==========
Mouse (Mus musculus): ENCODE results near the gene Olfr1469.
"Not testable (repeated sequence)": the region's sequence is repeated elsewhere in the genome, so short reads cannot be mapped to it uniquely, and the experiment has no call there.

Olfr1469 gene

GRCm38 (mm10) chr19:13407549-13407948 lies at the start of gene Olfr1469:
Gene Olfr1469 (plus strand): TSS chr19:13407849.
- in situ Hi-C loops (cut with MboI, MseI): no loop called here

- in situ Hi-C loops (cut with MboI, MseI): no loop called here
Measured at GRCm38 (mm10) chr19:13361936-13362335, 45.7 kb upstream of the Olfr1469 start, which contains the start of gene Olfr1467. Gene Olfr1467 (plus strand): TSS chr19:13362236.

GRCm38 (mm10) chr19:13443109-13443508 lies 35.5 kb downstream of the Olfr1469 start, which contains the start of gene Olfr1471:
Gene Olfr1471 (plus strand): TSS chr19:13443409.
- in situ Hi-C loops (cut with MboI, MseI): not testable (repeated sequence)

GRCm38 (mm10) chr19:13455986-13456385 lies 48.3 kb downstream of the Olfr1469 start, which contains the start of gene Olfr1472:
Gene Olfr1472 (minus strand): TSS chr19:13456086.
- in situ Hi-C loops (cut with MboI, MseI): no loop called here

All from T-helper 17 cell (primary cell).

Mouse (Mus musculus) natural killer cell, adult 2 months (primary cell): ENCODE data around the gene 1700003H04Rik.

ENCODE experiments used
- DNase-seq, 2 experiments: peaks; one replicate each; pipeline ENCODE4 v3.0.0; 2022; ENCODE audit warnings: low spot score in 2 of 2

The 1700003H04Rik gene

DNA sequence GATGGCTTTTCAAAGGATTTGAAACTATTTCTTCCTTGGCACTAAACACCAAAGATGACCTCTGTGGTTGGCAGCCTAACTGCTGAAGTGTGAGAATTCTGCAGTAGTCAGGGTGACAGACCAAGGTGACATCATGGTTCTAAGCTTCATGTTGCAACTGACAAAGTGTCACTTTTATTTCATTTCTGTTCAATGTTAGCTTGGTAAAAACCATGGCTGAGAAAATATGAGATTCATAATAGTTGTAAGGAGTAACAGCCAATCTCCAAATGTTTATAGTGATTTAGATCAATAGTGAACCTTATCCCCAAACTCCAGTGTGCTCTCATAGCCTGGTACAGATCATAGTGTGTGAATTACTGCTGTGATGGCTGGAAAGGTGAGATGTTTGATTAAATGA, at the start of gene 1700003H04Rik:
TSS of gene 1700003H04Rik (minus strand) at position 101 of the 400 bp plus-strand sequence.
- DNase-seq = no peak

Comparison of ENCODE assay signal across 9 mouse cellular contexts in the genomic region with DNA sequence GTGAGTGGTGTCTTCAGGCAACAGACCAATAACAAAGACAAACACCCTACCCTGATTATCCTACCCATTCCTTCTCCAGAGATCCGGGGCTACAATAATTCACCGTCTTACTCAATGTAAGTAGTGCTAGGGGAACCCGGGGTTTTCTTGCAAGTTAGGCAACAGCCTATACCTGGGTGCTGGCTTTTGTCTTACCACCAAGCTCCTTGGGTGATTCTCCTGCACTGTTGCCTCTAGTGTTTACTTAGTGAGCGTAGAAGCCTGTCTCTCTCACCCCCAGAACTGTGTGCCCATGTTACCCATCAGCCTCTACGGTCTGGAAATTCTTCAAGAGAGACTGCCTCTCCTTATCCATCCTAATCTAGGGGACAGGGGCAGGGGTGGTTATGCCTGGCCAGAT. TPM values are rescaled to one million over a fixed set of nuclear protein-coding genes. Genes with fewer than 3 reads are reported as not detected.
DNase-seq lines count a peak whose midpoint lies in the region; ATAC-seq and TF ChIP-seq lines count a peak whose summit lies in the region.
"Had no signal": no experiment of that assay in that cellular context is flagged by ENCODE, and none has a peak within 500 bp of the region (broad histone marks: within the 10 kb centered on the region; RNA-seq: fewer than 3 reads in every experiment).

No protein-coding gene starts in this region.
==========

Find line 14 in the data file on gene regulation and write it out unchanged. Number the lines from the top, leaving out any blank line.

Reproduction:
- in situ Hi-C loops (cut with MboI, MseI): no loop called here